Gamaliel Moral Statement on a Respectful and Just Workplace

Posted by: Website Administrator on 12/12/2012

Ideally, the relationship between employer and employee is one marked by honesty, trust, and mutual respect.  Historically, however, that has not been the reality; the relationship has—more often than not—been marked by an imbalance of power in favor of the employer.  It has been necessary, and even desirable, for employees to join together to restore a balance of power and fairness between employer and employee in the negotiation of rights and responsibilities as they relate to the workplace.

At a time in this country when income inequality is rising rapidly and the middle class is being systematically dismantled by policies that favor the rights of the employer over the employee, it is the obligation of good government to ensure the common good by restoring the balance of power between employer and employee.  To that end we urge all governors and state legislatures to be guided by the following set of ethical and moral principles when considering legislation relating to union activity.

As a network of over 1,200 faith-based institutions across 17 states, representing over 1 million people of faith, Gamaliel faith-leaders stand with workers
whose unions are being attacked and undermined. This is taking place with the increasing support of some leaders in government, in sharp contrast to the moral imperative for governing bodies to protect the common good and care for the least among us.

Gamaliel faith-leaders see this as a broad attempt to undermine democracy and democratic institutions that provide political and economic power to the interest of workers, especially the poor, people of color, the elderly, and all marginalized communities.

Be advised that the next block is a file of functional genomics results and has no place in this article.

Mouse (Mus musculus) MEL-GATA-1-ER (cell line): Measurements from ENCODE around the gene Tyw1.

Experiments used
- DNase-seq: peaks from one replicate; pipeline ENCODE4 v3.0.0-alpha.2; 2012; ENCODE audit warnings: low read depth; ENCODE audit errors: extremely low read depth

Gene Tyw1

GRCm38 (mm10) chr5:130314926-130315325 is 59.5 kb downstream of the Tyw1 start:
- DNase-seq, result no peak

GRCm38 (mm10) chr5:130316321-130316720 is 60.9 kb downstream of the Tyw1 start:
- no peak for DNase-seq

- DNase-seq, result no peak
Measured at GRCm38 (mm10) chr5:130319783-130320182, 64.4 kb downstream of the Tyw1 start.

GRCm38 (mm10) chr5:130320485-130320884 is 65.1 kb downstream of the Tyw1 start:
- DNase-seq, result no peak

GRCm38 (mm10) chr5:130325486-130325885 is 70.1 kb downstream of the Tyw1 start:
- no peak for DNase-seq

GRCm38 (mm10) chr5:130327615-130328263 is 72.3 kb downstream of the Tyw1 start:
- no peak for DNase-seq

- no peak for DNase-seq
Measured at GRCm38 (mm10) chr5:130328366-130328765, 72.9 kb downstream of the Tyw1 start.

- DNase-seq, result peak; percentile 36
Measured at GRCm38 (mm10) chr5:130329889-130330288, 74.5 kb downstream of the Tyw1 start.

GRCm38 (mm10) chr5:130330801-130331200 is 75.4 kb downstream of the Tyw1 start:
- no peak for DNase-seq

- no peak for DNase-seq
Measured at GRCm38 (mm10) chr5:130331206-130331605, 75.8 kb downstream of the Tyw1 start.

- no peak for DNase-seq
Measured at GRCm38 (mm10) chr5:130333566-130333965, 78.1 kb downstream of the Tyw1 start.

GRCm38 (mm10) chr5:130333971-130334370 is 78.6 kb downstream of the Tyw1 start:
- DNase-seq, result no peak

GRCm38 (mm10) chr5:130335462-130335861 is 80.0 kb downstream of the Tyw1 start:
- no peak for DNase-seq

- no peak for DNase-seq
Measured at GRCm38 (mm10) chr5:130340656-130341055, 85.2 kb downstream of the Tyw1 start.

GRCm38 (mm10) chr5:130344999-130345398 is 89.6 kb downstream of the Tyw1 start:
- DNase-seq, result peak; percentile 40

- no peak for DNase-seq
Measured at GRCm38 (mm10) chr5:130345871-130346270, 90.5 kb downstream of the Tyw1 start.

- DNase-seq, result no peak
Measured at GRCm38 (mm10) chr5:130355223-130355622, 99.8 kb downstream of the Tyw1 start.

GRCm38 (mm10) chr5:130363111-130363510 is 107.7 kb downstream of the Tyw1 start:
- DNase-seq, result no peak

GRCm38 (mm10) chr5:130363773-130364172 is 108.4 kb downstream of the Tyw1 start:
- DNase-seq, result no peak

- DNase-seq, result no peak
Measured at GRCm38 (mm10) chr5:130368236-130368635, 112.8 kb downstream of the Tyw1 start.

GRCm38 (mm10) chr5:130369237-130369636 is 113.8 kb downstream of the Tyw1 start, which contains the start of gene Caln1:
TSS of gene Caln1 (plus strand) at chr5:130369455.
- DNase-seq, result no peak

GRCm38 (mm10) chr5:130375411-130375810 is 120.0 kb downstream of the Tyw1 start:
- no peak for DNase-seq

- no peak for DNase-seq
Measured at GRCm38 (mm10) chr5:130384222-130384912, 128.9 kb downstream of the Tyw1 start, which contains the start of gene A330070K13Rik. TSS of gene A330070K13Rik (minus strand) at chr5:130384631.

Driven by our many faith traditions, Gamaliel faith-leaders believe the ability for workers to effectively organize into a union is a matter of moral, ethical, and theological principle. Denying that right violates a social contract of fairness and justice which allows workers to join together to effectively negotiate and maintain a balance of power; the very notion of fairness precludes such power imbalances between labor and capital.

Gamaliel faith-leaders implore all governors and state legislatures who may be considering similar corporate-funded efforts to erode the political power of workers to consider instead the common good over political maneuvering.

Workers in states with strong unions receive higher wages and benefits - even non-union workers*. Unions play an important role by providing a voice for workers. Gamaliel faith-leaders believe that unions protect a respectful and just workplace, for the good of workers and their families, and to the betterment of the entire society.

Gamaliel faith-leaders are calling on people of faith to stand up and join the national effort to protect the rights of workers to organize and maintain unions. We see this as part of the legacy that people of faith have played in standing up against slavery, struggling for democracy, and leading the Civil Rights movement.

*Deakin, Simon; Reed, Hannah (2000). "The Contested Meaning of Labour Market"

Signed on Behalf of Gamaliel,

Rev David Bigsby, Gamaliel Council of Presidents Chair

Rabbi Ron Symons, Gamaliel National Clergy Caucus Chair

Father Fred Thelen, Gamaliel of Michigan President

Rev William Wyne, JONAH Clergy Caucus Chair

Father Brian Coleman, JONAH President

Rev Charles E Williams III, MOSES President

Brendan Flanagan, ISAAC Executive Director

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